• All Share : 51949.83
    DOWN -1.42%
    Top40 - (Tradeable) : 45425.59
    DOWN -1.45%
    Financial 15 : 14728.46
    DOWN -1.49%
    Industrial 25 : 68217.66
    DOWN -1.87%
    Resource 10 : 32458.44
    DOWN -0.45%

  • ZAR/USD : 13.7225
    DOWN -1.37%
    ZAR/GBP : 17.7746
    DOWN -1.24%
    ZAR/EUR : 15.4221
    DOWN -1.08%
    ZAR/JPY : 0.1349
    DOWN -1.60%
    ZAR/AUD : 10.5042
    DOWN -1.05%

  • Gold US$/oz : 1315.9
    DOWN -0.30%
    Platinum US$/oz : 1025
    UP 0.10%
    Silver US$/oz : 19.15
    UP 0.31%
    Palladium US$/oz : 720
    UP 0.98%
    Brent Crude : 49.06

  • All data is delayed by 15 min. Data supplied by Profile Data
    Hover cursor over this ticker to pause.

Sat Oct 01 09:01:57 CAT 2016

Sanral loses court bid in winelands freeway battle

Dave Chambers | 22 September, 2016 12:16
An e-toll gantry.
Image by: Daniel Born

The South African National Roads Agency Ltd (Sanral) was handed another court defeat on Thursday in its battle to toll parts of the N1 and N2 in Cape Town.

City of Cape Town mayor Patricia de Lille said she hoped the Supreme Court of Appeal ruling would be the end of “the city’s four-and-a-half-year legal battle to shield its residents against the socio-economic impact of Sanral-sanctioned toll roads”.

A full bench of the appeal court upheld a Cape Town High Court judgment a year ago.

“The (appeal court) declared the 2014 decision of the Sanral board to declare certain sections of the N1 and N2 as toll roads to be invalid ... (It) dismissed Sanral’s appeal with costs‚" said a statement from De Lille and the mayoral committee member for transport‚ Brett Herron.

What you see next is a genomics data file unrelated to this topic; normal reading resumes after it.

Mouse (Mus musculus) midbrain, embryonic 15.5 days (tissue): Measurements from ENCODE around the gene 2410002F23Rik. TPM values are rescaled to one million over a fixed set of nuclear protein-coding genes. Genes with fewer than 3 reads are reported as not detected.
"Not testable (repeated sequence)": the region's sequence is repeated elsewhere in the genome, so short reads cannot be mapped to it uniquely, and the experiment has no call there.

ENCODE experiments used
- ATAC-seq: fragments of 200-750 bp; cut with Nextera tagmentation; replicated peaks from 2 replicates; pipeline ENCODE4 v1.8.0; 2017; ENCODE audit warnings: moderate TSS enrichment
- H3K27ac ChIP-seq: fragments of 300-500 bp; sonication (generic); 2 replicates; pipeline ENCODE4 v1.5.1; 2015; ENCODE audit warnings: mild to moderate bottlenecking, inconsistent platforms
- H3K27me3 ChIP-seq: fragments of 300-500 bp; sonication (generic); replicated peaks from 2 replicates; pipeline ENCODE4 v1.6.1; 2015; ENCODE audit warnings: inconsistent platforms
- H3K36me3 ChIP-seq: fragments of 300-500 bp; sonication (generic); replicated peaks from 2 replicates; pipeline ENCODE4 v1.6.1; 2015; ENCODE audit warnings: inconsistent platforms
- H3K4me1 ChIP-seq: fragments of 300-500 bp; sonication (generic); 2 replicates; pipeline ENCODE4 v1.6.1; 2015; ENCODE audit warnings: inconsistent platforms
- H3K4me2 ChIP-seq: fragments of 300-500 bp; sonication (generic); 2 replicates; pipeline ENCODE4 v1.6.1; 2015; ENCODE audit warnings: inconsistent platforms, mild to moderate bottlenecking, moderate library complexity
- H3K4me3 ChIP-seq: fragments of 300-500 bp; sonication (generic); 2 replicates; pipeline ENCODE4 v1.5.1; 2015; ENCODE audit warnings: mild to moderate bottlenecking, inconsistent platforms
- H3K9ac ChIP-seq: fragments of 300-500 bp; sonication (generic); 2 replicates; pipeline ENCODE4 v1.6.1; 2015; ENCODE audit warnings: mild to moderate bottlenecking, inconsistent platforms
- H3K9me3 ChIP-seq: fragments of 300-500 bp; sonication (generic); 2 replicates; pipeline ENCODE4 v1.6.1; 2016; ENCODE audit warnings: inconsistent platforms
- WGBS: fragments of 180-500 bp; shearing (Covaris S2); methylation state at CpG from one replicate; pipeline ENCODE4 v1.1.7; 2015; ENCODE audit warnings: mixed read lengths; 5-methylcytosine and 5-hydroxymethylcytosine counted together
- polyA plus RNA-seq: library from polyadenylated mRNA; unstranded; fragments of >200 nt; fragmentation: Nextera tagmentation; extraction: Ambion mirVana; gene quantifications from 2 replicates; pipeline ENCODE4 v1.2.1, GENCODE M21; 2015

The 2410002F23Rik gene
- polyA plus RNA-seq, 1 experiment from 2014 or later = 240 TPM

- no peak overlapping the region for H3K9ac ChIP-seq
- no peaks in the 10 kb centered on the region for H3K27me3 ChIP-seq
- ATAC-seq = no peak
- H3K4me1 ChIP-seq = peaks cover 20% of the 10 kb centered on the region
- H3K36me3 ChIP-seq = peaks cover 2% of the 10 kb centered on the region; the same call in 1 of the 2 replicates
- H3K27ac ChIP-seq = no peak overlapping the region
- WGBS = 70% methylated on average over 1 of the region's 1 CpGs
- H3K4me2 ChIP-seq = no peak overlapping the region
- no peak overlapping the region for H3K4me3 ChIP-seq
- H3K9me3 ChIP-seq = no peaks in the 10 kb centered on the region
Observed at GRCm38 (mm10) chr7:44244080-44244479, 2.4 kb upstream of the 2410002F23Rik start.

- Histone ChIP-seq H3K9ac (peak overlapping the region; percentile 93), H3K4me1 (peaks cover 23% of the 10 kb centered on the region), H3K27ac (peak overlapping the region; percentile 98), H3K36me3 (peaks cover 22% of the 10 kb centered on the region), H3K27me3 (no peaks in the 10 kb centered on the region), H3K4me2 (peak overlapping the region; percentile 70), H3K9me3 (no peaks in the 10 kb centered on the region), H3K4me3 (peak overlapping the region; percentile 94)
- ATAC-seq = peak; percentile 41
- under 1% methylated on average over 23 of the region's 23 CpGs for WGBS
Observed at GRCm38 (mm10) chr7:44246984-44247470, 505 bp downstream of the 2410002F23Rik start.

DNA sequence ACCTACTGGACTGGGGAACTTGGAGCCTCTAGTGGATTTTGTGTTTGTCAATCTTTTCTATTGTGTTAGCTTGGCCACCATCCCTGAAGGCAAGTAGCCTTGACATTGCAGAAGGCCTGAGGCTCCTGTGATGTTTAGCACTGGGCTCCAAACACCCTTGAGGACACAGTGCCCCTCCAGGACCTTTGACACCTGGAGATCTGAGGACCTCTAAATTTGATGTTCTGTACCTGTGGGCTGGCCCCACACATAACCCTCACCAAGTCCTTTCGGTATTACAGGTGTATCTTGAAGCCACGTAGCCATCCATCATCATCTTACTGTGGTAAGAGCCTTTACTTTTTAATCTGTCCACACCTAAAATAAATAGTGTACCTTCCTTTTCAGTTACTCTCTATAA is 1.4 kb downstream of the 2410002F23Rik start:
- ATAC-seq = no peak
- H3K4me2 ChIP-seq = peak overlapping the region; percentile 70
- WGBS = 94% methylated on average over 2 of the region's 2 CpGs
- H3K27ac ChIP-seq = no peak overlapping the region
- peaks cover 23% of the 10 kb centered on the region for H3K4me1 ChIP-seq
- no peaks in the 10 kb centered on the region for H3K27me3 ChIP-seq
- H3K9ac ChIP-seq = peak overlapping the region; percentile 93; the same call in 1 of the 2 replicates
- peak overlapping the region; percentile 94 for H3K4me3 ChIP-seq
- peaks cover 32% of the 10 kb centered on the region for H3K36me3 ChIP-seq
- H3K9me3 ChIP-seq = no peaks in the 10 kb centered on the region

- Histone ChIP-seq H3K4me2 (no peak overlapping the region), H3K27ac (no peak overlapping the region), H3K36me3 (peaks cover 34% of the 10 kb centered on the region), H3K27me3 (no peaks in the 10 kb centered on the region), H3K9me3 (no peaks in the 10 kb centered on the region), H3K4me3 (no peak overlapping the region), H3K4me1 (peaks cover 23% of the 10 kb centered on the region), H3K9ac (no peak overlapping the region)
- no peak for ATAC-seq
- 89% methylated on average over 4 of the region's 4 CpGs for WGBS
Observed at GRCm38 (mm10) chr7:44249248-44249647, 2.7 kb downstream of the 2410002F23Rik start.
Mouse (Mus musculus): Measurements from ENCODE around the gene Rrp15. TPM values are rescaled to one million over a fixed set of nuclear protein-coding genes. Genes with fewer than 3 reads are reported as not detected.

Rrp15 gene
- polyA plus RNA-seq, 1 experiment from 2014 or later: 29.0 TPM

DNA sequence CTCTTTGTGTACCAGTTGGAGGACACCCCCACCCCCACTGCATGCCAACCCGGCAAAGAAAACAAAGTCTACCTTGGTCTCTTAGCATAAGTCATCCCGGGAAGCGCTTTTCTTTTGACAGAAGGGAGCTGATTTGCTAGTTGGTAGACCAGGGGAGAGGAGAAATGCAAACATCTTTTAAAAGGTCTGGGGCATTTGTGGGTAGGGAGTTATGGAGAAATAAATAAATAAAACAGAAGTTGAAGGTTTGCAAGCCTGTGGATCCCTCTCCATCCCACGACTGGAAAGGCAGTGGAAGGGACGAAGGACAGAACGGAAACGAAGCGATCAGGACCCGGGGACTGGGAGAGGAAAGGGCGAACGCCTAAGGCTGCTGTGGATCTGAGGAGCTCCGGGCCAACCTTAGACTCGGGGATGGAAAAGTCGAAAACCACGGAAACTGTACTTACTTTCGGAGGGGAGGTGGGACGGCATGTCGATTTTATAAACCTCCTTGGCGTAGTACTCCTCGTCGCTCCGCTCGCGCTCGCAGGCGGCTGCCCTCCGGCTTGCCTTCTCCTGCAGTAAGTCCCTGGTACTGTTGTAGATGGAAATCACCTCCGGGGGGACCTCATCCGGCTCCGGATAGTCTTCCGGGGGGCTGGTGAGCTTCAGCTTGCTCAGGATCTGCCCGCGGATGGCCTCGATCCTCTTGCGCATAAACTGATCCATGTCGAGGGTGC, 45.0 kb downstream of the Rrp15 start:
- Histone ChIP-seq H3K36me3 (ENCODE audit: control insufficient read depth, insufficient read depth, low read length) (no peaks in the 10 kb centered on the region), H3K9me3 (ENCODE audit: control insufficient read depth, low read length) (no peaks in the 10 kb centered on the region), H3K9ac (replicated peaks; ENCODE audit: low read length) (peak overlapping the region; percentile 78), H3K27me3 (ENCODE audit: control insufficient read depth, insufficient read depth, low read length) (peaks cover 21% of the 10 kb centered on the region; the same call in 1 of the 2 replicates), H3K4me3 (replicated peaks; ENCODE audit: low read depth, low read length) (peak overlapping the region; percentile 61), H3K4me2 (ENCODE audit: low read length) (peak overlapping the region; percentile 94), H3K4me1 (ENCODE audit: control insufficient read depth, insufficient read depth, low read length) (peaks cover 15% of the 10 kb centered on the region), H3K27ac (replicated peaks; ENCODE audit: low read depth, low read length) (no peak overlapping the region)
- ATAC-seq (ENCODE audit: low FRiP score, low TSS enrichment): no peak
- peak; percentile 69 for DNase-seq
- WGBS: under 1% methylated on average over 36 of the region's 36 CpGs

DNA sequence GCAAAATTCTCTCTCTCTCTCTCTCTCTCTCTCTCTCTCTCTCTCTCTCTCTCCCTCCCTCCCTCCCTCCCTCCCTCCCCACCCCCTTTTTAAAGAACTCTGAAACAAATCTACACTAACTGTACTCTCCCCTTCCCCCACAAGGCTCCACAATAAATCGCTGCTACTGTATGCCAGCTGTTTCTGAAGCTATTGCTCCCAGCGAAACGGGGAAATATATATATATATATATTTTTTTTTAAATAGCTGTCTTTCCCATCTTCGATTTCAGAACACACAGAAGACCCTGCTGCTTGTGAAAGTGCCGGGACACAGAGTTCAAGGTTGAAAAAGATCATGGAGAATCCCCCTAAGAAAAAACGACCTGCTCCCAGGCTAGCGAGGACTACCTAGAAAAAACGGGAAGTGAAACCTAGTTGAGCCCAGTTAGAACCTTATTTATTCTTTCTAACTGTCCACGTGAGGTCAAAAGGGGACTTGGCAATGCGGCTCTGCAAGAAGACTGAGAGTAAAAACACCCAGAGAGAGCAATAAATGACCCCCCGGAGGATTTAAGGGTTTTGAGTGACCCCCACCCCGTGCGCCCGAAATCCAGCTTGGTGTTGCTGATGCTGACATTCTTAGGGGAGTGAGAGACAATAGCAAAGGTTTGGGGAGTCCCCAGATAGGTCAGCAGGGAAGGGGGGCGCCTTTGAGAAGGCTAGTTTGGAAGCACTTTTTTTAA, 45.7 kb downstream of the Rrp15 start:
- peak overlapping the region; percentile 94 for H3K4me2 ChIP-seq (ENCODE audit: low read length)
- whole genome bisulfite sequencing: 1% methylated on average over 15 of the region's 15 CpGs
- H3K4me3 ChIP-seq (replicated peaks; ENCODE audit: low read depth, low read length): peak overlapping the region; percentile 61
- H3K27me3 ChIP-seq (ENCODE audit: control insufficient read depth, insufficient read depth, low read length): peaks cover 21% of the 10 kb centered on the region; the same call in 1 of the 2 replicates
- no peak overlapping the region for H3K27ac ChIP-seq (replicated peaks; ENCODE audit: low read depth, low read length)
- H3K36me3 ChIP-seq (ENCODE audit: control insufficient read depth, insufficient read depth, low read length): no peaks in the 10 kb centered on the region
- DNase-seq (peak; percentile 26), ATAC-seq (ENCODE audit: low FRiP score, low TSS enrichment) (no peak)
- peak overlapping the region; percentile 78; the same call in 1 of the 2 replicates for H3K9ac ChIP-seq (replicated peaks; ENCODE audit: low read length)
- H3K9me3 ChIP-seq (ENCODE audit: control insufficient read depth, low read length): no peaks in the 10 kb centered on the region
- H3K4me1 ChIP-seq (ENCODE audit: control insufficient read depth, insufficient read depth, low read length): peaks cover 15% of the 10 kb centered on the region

“I hope that Sanral will refrain from wasting taxpayers’ money on further legal action. The city’s estimated legal costs have already reached at least R20-million‚“ said De Lille.

“Sanral should finally concede that they followed an improper and unlawful process which‚ if it was left unopposed‚ would have resulted in Western Cape road users paying R62-billion in toll fees over a period of 30 years.

“As such‚ the outcome of this court case is a resounding victory for the residents of Cape Town and the Western Cape province as a whole.”

The City of Cape Town argued in court that the transport minister and Sanral failed to consider the impacts and affordability of tolls in the winelands; traffic diversion rates and the impact on surrounding roads; the financial viability and sustainability of the tolling project; and other less expensive funding options for the refurbishment of the N1 and N2.

“Importantly‚ no consideration was given to the negative macro-economic impact on the region and province’s economy‚ in particular to those sectors that rely on freight services such as the agricultural sector‚" said De Lille.

“Furthermore‚ the economic landscape in which the declaration to toll was taken has changed‚ in particular the downswing in the local economy.”

She called on Sanral to work with the city council to find a way to upgrade the N1 and N2.

– TMG Digital


If you have an opinion you would like to share on this article, please send us an e-mail to the Times LIVE iLIVE team. In the mean time, click here to view the Times LIVE iLIVE section.